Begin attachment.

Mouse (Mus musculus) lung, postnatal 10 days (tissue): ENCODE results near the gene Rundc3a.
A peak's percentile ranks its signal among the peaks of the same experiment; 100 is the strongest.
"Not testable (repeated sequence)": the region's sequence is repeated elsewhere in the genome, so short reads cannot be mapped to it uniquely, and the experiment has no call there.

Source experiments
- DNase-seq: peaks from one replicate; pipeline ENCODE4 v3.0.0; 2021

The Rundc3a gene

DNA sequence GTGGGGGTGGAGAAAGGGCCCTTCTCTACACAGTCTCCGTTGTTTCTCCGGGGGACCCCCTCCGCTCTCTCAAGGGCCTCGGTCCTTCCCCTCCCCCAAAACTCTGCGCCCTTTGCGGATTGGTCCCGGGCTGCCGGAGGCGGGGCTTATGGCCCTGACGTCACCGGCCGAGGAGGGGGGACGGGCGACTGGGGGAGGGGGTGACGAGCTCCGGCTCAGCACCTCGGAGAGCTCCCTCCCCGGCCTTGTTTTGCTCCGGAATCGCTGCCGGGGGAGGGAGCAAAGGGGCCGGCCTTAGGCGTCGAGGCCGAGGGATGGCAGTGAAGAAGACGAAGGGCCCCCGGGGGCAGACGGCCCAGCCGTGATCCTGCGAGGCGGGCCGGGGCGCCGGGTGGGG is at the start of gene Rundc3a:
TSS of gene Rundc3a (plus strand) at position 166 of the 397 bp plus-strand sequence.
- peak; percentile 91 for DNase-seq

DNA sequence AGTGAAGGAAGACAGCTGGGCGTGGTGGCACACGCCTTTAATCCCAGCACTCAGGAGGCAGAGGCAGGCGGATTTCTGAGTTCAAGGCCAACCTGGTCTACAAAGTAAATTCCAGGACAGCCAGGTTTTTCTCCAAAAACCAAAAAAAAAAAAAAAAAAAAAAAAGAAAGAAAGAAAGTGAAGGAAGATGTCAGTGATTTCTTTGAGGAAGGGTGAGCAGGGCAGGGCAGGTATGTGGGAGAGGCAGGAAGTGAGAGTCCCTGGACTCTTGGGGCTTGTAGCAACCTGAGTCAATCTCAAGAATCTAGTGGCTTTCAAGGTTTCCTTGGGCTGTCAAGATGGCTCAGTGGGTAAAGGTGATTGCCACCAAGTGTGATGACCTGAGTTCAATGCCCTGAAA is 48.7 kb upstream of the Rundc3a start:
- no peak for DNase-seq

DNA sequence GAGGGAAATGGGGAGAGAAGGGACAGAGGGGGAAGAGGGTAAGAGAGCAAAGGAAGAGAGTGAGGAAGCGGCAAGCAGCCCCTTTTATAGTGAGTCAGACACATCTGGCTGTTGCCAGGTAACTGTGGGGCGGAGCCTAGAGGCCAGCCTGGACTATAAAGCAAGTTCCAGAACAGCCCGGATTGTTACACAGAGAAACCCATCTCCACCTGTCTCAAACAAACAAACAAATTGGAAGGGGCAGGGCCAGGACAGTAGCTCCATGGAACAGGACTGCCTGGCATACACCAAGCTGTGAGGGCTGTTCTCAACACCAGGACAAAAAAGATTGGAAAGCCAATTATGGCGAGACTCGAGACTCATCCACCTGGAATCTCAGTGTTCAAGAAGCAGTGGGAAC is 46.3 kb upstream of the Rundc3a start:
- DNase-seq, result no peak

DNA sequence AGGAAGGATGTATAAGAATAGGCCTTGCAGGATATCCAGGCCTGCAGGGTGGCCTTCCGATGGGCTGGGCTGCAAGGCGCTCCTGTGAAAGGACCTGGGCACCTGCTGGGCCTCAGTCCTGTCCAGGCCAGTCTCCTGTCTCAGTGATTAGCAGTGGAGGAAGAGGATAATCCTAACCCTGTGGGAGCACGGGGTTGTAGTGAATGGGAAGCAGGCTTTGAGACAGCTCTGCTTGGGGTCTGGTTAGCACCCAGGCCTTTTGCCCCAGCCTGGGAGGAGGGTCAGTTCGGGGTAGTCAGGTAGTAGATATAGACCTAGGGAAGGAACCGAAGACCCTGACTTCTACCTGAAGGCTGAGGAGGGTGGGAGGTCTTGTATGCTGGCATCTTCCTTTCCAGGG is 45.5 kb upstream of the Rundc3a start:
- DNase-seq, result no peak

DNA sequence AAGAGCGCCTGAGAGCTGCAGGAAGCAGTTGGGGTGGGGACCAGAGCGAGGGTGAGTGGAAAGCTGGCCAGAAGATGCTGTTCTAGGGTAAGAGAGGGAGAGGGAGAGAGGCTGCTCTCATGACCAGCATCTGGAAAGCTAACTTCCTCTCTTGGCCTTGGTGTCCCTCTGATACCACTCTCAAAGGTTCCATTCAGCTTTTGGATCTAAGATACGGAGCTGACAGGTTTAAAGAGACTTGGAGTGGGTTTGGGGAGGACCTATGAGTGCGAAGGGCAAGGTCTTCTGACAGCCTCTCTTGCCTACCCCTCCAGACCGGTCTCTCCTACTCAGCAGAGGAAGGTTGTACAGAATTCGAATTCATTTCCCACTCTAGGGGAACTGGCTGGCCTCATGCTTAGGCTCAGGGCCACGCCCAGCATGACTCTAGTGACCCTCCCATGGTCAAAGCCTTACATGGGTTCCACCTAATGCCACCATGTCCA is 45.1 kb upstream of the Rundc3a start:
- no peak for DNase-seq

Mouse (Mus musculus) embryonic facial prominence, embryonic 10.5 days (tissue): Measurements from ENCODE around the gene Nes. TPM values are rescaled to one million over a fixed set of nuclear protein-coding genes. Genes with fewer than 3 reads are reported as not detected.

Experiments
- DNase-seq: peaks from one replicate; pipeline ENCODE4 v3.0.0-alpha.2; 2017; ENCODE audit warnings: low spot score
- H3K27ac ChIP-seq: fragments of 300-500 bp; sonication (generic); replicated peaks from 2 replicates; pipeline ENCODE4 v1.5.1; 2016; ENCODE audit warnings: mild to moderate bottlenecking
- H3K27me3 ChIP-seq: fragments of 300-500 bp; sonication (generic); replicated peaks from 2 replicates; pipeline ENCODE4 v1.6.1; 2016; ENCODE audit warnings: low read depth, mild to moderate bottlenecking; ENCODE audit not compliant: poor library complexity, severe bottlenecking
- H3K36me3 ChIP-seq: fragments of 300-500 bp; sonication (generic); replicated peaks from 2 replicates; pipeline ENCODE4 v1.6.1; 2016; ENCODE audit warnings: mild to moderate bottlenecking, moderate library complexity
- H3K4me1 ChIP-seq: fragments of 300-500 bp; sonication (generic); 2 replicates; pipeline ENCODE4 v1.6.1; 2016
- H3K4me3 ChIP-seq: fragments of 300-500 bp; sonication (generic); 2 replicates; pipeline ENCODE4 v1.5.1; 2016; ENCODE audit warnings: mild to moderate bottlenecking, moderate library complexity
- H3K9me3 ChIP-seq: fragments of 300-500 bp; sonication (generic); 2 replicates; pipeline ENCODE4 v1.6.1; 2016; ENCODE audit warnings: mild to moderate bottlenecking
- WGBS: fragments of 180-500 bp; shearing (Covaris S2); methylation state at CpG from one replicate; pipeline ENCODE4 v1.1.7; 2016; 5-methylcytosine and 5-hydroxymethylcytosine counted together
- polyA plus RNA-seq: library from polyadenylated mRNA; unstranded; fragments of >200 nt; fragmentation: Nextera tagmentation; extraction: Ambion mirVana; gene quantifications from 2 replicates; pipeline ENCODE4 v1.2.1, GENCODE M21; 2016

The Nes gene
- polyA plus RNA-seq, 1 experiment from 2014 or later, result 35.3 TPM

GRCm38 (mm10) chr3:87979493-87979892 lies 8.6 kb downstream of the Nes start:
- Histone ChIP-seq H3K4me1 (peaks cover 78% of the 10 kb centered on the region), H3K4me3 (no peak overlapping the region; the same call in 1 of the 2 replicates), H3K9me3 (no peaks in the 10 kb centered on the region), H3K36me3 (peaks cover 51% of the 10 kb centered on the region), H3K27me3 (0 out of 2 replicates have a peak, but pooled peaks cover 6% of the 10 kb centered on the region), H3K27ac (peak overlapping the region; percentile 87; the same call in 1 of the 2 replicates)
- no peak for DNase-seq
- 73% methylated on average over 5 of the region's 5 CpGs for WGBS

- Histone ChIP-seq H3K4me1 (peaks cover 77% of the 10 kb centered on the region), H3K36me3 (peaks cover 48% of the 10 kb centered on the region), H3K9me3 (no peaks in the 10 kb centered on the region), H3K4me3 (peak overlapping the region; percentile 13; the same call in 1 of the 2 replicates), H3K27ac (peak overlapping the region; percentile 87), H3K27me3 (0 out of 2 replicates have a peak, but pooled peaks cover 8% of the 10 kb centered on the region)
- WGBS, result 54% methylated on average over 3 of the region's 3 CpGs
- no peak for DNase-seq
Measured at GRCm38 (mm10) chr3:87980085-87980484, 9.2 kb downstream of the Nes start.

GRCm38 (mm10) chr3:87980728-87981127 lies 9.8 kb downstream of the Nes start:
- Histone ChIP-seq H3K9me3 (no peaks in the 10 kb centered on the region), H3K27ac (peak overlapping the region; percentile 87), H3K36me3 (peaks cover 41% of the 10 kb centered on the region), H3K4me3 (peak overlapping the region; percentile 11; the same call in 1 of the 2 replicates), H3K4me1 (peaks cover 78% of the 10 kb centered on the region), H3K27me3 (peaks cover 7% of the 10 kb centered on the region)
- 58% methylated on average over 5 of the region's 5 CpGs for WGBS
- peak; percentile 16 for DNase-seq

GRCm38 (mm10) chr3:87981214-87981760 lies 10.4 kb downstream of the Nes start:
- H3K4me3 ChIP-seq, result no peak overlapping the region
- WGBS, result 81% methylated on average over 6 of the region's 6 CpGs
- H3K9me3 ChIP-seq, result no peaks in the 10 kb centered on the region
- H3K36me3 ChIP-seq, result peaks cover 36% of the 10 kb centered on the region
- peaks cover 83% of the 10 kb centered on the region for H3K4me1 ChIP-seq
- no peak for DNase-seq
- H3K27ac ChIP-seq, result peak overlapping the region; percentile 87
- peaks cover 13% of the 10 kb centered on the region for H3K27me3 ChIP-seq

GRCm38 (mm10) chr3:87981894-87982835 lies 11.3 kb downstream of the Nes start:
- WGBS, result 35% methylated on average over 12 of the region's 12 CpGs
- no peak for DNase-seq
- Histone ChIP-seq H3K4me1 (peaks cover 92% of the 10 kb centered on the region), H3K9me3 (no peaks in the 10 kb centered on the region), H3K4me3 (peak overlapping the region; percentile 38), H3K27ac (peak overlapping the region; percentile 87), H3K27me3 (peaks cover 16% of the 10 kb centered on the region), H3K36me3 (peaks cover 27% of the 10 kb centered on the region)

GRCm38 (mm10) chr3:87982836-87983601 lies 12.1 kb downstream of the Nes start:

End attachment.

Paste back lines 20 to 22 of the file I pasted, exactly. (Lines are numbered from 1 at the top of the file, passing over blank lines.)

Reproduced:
- DNase-seq: peaks from one replicate; pipeline ENCODE4 v3.0.0-alpha.2; 2017; ENCODE audit warnings: low spot score
- H3K27ac ChIP-seq: fragments of 300-500 bp; sonication (generic); replicated peaks from 2 replicates; pipeline ENCODE4 v1.5.1; 2016; ENCODE audit warnings: mild to moderate bottlenecking
- H3K27me3 ChIP-seq: fragments of 300-500 bp; sonication (generic); replicated peaks from 2 replicates; pipeline ENCODE4 v1.6.1; 2016; ENCODE audit warnings: low read depth, mild to moderate bottlenecking; ENCODE audit not compliant: poor library complexity, severe bottlenecking